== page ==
5 Steps to a Fresh Persona
Markets shift, landscapes change, and your buyer personas represents real people living real lives. Change is the constant so how do you ensure your personas are also evolving over time? Follow these five steps so your personas keep up with the times and don’t become obsolete.
Create a Buyer’s Journey sub-team
Create an internal team of people who interact with clients and prospects. Work with them so they know the types of information you are asking them to notice during their typical interactions. Decide how they should provide this input to you and consider making it easy. Some teams meet monthly to keep it top of mind, some have it as an agenda item on an already established meeting, and some use technology (questionnaires) that you send regularly to teams to get any new information. All of this input should be documented and shared so they understand that their input is providing value.
And don’t forget to start at the basics of explaining to the team what a persona is and why it is important to your business. Hubspot describes personas as “fictional, generalized representations of your ideal customers.” We create personas so we stop looking in the mirror and instead focus on who we market to, sell to, and service long term. By outlining our personas, we are reminding ourselves that our prospect and customers should be at the forefront of our business day in and day out.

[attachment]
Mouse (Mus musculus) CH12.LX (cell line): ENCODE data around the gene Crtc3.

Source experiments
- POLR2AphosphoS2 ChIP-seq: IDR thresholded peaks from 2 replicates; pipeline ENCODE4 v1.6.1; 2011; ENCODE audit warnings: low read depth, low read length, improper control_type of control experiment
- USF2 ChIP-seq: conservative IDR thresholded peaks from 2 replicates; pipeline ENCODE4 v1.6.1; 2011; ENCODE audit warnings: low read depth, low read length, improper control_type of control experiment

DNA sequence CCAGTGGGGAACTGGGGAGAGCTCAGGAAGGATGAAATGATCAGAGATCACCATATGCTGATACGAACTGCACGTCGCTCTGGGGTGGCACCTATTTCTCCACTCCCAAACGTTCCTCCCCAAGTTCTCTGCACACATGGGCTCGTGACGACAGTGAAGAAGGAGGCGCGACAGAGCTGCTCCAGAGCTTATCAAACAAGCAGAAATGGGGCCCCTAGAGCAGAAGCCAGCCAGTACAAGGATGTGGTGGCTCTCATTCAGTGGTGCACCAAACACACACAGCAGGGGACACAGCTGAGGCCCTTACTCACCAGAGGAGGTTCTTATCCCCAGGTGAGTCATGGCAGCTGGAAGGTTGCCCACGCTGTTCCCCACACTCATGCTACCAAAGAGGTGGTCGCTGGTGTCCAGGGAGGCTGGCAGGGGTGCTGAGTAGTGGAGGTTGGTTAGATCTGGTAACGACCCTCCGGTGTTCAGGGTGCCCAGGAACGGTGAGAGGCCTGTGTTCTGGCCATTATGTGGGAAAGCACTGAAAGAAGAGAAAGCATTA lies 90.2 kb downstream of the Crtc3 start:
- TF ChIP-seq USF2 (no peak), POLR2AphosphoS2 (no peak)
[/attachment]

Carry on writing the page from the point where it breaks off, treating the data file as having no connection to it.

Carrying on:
Step 1: Brainstorm internally
Kick off this team with a brainstorming session capturing thoughts. Come prepared with a set of questions you would like to discuss. For example, you can brainstorm around their pain points, their influencers, and even the channels where you think they spend their time. Ask teams to answer your questions on sticky notes so you avoid group think. Ask teams to then share some of their points as you gather their notes for later transcription. Although you are gaining information from the team, you are teaching them about the types of information they should be noticing on calls. For example, pain points, challenges, and of course what they are yearning to learn. Remember: though you spend a lot of time thinking about personas, it may not be second nature to your sub-team. Reiterate the practical importance of this brainstorm by showing them examples of how persona knowledge is put into practice in your current marketing efforts like website copy or advertising.
Step 2: Create interim personas
From the information you gathered internally, start to fill out persona templates . Since the end goal is to gather information directly from your actual prospects and clients, this stage is the “interim” as it is from your internal experts. Here are the main objectives of your persona framework.
- Identify the top 2-5 personas that represent the majority of your target audience
- Include enough demographic data (gender, age, education, experience) to start to visualize who this persona represents
- Clarify their business role (title, responsibilities, who they report to and who reports to them
- Include enough psychographic data (interests, behaviors) to start to understand what makes them tick and what they like to spend their time doing
- Outline their goals and pain points